What about the financial incentives behind all this? TV stations can charge higher rates for super PAC ads—“whatever the market will bear,” as the vice president of communications for the National Association of Broadcasters recently told The Hill— than they can for ads from candidates’ campaigns, which must be offered at a discounted rate. So perhaps the question is, as Bill Moyers put it in a segment about the “Stand By Your Ad” campaign, “can conscience defeat cash?”

And yet, according to NBC4’s Bradley, the choice is not so stark.

“We don’t doubt at all if we turn down an ad for whatever reasons, deceptive claims, [the Super PAC] will be back with a different version the next day,” he said.

And this torrent of ad cash comes with a logistical burden.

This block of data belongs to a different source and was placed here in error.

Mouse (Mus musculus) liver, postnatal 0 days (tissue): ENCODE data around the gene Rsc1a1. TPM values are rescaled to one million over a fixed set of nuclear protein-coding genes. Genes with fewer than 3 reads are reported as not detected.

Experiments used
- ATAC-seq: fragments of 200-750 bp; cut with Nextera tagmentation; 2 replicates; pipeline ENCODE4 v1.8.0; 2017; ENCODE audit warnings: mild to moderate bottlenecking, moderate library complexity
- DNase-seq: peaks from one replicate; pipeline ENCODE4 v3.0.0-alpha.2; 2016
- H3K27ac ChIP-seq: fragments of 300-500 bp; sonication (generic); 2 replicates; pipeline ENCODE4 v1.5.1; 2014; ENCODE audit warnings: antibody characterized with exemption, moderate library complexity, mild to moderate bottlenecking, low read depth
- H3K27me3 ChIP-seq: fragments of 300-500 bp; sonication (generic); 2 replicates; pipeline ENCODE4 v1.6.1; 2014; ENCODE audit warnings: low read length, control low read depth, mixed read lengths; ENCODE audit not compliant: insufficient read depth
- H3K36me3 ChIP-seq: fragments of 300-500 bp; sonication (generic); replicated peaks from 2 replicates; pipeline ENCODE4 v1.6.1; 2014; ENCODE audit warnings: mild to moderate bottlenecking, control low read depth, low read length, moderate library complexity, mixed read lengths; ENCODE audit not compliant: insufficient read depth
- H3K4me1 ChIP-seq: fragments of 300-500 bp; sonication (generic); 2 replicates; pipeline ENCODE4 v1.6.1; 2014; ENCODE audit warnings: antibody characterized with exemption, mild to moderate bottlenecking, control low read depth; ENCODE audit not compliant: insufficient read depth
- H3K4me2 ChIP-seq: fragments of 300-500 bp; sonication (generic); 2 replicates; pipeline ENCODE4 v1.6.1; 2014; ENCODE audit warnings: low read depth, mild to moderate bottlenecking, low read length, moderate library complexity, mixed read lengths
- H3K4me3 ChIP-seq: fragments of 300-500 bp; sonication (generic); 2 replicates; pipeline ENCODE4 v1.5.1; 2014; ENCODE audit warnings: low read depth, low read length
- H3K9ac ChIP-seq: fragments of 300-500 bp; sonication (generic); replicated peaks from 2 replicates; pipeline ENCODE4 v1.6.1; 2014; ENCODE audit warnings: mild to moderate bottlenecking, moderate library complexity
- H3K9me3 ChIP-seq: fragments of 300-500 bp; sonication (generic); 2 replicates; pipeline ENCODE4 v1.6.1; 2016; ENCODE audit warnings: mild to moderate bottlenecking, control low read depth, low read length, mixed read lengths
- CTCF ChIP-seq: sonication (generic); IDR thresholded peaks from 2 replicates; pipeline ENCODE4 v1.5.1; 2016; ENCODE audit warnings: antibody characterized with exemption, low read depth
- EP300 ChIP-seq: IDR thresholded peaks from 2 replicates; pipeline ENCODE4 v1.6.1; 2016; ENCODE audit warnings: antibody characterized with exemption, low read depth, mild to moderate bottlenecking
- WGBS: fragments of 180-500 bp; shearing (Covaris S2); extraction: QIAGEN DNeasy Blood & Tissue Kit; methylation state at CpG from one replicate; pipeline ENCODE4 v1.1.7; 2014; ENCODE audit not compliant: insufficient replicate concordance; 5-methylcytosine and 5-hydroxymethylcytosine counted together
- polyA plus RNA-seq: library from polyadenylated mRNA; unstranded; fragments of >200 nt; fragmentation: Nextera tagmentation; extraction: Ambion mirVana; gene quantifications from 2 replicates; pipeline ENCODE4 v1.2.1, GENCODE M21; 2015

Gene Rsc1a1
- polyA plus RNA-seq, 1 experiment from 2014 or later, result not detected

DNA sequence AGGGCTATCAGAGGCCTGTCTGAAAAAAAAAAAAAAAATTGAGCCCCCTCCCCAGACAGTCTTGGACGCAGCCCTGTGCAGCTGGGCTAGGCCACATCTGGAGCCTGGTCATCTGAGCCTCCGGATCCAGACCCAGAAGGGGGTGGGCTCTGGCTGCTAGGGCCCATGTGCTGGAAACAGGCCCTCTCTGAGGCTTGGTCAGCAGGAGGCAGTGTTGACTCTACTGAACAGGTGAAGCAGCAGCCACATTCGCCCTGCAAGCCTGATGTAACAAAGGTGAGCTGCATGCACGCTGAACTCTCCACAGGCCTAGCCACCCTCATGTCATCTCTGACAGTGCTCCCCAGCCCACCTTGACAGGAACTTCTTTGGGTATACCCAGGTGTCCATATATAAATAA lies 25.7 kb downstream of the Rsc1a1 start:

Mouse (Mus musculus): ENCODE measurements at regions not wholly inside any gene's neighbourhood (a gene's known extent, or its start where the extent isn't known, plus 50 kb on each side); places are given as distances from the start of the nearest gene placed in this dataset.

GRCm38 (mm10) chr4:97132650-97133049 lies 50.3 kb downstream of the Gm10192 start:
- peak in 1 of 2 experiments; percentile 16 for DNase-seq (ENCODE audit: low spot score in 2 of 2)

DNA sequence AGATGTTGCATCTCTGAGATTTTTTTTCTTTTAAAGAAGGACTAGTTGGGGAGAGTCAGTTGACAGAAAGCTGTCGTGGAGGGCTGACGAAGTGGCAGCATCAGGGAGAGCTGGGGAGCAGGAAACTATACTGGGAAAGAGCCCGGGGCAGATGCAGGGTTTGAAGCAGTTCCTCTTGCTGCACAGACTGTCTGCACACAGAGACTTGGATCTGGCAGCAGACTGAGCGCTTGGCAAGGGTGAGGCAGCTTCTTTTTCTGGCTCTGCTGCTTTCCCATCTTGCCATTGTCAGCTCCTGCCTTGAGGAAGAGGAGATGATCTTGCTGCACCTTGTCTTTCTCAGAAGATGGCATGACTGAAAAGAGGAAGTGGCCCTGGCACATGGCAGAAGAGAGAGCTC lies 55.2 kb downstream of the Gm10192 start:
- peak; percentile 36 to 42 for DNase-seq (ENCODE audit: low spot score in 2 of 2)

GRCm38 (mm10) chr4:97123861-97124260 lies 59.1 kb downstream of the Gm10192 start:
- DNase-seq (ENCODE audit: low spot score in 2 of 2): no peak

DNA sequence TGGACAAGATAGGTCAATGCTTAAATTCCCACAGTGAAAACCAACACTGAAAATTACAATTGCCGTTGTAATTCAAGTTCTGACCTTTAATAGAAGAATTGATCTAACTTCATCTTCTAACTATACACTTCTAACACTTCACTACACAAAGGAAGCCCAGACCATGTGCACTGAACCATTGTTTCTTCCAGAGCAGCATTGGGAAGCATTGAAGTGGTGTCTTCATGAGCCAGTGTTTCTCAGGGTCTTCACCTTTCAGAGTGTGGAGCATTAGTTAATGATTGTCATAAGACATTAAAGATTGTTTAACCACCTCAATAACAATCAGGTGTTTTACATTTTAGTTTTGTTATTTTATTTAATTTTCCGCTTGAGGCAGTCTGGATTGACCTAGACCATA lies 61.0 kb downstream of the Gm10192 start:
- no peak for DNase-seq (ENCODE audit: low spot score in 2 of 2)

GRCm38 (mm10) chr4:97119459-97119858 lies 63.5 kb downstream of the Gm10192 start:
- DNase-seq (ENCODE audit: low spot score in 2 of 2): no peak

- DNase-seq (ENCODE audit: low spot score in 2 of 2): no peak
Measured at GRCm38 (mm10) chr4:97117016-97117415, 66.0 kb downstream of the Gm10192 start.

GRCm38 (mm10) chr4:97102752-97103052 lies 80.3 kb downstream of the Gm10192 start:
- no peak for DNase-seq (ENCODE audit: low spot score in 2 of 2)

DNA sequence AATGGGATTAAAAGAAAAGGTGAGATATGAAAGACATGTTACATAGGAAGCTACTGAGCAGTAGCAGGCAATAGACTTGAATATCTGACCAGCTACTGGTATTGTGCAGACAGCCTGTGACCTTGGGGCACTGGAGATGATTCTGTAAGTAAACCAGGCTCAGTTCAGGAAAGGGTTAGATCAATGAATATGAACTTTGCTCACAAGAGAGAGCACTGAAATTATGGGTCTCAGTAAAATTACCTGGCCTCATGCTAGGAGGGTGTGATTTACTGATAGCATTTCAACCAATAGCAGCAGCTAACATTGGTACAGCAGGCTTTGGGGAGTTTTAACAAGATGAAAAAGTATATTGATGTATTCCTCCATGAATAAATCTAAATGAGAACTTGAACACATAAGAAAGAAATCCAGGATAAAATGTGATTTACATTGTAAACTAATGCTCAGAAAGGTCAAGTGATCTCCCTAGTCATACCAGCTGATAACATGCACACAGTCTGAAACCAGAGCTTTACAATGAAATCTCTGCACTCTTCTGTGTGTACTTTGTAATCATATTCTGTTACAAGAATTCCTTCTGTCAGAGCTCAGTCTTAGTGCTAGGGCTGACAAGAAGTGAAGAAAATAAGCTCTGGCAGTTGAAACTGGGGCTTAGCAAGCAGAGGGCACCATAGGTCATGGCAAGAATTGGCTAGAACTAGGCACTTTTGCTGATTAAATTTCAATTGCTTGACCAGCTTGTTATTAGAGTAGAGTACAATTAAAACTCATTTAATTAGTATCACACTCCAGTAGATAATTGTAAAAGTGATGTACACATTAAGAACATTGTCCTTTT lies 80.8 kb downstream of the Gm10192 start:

“This influx of Super PAC money, while a financial windfall, it is also a gigantic headache for us,” said Bradley. “How do you stay ahead of it [reviewing these ads]? It’s a tsunami.”

Staff writers Liz Cox Barrett and Greg Marx contributed to this report.

T.C. Brown covered government and politics in the Ohio Statehouse Bureau for The Plain Dealer of Cleveland for more than 17 years, and he has also written for other local, state and national publications. Brown is a founding partner in Webface, a social media communication company.